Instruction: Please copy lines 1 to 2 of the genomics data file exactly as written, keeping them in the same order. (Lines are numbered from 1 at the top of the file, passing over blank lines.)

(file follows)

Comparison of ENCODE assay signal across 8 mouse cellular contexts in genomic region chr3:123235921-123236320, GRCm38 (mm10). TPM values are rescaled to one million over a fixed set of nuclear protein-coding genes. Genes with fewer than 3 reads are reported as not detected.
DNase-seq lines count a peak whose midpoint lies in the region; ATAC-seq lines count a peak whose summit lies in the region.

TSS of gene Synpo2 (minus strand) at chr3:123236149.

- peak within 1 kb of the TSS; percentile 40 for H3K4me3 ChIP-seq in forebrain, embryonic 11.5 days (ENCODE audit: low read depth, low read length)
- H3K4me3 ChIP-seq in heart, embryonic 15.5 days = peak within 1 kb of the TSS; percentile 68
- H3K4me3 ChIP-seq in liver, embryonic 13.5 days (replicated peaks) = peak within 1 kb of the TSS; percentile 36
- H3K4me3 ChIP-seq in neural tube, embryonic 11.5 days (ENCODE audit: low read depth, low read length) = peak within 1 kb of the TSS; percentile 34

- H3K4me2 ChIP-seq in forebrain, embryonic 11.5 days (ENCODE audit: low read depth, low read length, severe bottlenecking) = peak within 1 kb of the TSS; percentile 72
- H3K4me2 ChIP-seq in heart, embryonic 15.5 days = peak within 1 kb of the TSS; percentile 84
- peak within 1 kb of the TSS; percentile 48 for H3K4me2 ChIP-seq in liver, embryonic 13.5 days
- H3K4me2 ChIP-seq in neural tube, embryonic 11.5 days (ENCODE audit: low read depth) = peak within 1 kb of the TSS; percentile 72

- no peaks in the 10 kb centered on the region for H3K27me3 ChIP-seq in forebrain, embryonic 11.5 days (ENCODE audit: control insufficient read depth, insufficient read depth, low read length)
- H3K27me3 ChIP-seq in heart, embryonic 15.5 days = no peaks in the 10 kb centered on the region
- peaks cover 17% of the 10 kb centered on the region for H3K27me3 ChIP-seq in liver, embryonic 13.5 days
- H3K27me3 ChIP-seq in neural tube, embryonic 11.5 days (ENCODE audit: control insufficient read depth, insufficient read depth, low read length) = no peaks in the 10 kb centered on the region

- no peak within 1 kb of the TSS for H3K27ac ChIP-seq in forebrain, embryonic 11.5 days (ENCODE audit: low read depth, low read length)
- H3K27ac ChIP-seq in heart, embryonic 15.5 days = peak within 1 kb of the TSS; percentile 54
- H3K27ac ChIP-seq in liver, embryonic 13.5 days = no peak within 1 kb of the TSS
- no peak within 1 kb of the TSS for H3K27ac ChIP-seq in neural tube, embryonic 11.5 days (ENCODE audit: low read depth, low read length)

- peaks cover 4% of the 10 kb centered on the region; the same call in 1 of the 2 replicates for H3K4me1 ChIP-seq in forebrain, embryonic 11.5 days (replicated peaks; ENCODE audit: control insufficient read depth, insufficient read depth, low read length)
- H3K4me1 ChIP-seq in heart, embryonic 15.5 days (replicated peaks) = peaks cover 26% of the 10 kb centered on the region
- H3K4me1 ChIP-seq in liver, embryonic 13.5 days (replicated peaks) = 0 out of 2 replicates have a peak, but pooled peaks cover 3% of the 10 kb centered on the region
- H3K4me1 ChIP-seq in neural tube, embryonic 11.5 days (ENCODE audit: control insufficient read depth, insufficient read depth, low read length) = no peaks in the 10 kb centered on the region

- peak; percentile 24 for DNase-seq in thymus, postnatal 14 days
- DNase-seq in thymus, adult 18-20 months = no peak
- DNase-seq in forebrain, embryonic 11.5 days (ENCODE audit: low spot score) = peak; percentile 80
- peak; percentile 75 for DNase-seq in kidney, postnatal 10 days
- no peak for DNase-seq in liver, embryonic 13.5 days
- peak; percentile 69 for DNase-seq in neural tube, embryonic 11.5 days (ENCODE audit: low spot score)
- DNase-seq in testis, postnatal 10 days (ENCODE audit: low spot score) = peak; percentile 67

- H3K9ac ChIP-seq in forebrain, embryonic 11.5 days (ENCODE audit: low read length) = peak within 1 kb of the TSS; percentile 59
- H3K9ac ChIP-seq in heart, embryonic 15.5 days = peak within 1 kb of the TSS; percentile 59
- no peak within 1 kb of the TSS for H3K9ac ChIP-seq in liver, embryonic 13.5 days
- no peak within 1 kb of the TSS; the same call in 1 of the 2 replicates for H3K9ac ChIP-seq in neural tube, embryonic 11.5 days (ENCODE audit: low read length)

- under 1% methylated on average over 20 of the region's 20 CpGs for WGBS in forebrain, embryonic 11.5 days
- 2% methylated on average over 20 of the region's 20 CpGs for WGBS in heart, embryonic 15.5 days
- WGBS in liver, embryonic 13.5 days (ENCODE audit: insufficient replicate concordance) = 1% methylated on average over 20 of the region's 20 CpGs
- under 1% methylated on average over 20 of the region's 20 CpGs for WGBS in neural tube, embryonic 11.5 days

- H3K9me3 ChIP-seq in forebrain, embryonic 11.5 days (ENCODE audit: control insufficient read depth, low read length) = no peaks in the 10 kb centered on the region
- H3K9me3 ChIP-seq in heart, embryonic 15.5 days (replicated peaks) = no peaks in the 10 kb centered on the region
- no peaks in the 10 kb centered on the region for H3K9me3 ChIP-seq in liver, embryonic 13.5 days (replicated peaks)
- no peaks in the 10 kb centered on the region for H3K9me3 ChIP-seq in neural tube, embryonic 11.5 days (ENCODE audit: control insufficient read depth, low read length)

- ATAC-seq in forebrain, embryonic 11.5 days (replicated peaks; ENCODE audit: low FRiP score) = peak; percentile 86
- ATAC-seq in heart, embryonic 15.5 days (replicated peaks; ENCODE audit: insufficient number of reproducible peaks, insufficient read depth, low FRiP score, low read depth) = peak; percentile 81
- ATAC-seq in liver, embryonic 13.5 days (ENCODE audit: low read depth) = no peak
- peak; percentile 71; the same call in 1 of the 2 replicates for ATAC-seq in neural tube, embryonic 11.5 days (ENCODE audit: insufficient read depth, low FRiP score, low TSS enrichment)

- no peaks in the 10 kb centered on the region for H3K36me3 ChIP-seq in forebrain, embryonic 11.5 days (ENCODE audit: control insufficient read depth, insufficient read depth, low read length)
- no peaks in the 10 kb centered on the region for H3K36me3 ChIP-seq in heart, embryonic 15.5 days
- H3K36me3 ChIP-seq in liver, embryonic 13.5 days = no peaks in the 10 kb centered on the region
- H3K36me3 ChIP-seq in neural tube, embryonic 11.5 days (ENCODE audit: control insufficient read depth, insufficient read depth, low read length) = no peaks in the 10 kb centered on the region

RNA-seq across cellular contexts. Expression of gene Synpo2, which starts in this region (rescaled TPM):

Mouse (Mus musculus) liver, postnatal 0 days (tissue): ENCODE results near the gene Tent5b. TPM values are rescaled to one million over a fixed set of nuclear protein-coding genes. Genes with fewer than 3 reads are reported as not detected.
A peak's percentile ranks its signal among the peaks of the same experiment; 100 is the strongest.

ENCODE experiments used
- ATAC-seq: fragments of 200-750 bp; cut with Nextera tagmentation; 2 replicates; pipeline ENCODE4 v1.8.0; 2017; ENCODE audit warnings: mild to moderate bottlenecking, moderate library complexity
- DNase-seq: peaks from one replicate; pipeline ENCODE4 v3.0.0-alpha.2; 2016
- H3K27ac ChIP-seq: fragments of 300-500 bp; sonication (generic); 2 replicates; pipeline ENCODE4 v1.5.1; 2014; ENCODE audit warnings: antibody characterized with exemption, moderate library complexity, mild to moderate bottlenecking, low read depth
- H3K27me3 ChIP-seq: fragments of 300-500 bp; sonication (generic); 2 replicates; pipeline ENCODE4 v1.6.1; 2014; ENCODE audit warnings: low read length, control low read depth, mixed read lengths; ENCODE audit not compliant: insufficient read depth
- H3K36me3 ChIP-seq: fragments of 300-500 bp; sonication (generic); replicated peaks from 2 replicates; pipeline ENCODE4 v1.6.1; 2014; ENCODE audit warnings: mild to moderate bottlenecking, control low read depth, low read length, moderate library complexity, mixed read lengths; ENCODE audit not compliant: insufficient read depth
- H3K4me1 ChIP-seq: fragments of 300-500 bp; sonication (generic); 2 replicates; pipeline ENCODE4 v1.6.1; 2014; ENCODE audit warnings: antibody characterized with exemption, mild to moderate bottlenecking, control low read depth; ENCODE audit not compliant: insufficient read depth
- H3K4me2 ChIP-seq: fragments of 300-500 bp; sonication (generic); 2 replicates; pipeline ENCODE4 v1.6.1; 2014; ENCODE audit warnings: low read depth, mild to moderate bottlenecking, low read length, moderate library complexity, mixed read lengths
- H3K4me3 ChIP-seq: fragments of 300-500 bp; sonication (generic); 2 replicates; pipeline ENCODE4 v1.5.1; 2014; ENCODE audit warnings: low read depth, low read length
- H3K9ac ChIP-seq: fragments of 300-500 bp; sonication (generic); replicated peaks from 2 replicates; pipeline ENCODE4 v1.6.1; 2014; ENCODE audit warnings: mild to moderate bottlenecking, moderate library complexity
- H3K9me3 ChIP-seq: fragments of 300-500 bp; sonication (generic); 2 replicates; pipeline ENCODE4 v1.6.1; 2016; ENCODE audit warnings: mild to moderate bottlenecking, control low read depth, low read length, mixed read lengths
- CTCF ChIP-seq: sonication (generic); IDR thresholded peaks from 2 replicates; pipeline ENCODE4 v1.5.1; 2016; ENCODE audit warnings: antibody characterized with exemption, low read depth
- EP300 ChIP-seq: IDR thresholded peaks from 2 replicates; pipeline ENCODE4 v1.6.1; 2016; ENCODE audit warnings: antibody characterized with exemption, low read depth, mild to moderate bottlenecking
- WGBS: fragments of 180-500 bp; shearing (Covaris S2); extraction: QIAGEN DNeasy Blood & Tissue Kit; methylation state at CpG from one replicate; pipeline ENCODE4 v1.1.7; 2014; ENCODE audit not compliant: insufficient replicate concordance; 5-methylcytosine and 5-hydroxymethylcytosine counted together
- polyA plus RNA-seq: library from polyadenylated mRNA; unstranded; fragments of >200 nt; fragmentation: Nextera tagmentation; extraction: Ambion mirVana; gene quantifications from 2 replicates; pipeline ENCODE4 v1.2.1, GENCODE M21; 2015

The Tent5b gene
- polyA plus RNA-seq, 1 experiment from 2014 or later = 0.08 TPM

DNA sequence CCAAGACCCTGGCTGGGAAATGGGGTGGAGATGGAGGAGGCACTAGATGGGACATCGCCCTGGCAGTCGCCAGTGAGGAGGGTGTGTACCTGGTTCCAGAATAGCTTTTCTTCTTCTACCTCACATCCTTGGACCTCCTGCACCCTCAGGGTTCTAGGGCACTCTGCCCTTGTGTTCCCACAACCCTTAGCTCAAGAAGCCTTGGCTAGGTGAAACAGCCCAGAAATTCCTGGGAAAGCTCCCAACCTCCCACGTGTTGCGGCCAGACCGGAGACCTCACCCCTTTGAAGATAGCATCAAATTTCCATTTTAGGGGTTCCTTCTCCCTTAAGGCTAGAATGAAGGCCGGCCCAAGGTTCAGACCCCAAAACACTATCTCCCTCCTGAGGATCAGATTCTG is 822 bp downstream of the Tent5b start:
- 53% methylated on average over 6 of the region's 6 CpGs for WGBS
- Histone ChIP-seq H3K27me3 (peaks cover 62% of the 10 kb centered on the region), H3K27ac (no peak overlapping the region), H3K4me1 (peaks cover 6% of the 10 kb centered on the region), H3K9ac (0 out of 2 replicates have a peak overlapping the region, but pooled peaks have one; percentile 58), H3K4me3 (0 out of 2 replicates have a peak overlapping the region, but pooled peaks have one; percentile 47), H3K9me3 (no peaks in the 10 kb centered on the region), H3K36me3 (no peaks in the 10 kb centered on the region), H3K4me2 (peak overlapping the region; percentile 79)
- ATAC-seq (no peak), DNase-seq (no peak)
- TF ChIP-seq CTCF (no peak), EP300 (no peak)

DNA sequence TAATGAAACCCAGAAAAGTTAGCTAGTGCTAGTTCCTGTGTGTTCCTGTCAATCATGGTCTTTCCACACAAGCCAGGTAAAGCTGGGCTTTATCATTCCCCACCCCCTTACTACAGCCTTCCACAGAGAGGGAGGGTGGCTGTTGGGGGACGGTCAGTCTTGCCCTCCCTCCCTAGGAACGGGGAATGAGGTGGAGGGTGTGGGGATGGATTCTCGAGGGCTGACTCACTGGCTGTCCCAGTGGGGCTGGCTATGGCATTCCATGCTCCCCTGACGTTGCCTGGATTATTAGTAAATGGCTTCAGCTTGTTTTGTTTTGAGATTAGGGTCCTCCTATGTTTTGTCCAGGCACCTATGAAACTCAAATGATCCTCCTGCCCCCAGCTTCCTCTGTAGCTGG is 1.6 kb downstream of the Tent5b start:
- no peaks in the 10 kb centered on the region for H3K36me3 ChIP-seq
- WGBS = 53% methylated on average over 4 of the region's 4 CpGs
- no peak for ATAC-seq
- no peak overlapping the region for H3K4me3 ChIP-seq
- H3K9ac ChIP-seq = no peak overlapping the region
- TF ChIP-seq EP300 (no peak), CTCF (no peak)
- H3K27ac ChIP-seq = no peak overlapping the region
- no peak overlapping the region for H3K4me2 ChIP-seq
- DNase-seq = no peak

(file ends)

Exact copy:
Comparison of ENCODE assay signal across 8 mouse cellular contexts in genomic region chr3:123235921-123236320, GRCm38 (mm10). TPM values are rescaled to one million over a fixed set of nuclear protein-coding genes. Genes with fewer than 3 reads are reported as not detected.
DNase-seq lines count a peak whose midpoint lies in the region; ATAC-seq lines count a peak whose summit lies in the region.